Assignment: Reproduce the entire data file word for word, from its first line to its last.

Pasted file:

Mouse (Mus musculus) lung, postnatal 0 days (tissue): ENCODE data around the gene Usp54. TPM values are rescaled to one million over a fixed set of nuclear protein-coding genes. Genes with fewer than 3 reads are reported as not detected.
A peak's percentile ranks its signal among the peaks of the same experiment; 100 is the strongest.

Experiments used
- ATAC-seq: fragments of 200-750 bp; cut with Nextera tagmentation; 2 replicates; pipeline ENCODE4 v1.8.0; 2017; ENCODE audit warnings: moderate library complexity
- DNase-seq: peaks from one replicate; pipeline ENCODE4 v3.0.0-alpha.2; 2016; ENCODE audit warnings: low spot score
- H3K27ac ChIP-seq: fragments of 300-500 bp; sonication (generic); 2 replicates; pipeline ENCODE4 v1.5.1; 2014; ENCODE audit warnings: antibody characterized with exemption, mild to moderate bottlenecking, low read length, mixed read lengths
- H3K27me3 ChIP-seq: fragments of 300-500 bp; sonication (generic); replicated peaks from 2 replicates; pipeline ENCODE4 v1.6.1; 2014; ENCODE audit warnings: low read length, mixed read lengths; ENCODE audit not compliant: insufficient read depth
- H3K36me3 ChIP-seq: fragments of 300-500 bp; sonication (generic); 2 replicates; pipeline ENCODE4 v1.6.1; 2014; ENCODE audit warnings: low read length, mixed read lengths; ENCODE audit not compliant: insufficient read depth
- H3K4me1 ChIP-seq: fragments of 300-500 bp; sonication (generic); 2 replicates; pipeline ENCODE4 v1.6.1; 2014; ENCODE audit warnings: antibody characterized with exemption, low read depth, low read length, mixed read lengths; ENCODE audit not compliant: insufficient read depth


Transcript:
Mouse (Mus musculus) lung, postnatal 0 days (tissue): ENCODE data around the gene Usp54. TPM values are rescaled to one million over a fixed set of nuclear protein-coding genes. Genes with fewer than 3 reads are reported as not detected.
A peak's percentile ranks its signal among the peaks of the same experiment; 100 is the strongest.

Experiments used
- ATAC-seq: fragments of 200-750 bp; cut with Nextera tagmentation; 2 replicates; pipeline ENCODE4 v1.8.0; 2017; ENCODE audit warnings: moderate library complexity
- DNase-seq: peaks from one replicate; pipeline ENCODE4 v3.0.0-alpha.2; 2016; ENCODE audit warnings: low spot score
- H3K27ac ChIP-seq: fragments of 300-500 bp; sonication (generic); 2 replicates; pipeline ENCODE4 v1.5.1; 2014; ENCODE audit warnings: antibody characterized with exemption, mild to moderate bottlenecking, low read length, mixed read lengths
- H3K27me3 ChIP-seq: fragments of 300-500 bp; sonication (generic); replicated peaks from 2 replicates; pipeline ENCODE4 v1.6.1; 2014; ENCODE audit warnings: low read length, mixed read lengths; ENCODE audit not compliant: insufficient read depth
- H3K36me3 ChIP-seq: fragments of 300-500 bp; sonication (generic); 2 replicates; pipeline ENCODE4 v1.6.1; 2014; ENCODE audit warnings: low read length, mixed read lengths; ENCODE audit not compliant: insufficient read depth
- H3K4me1 ChIP-seq: fragments of 300-500 bp; sonication (generic); 2 replicates; pipeline ENCODE4 v1.6.1; 2014; ENCODE audit warnings: antibody characterized with exemption, low read depth, low read length, mixed read lengths; ENCODE audit not compliant: insufficient read depth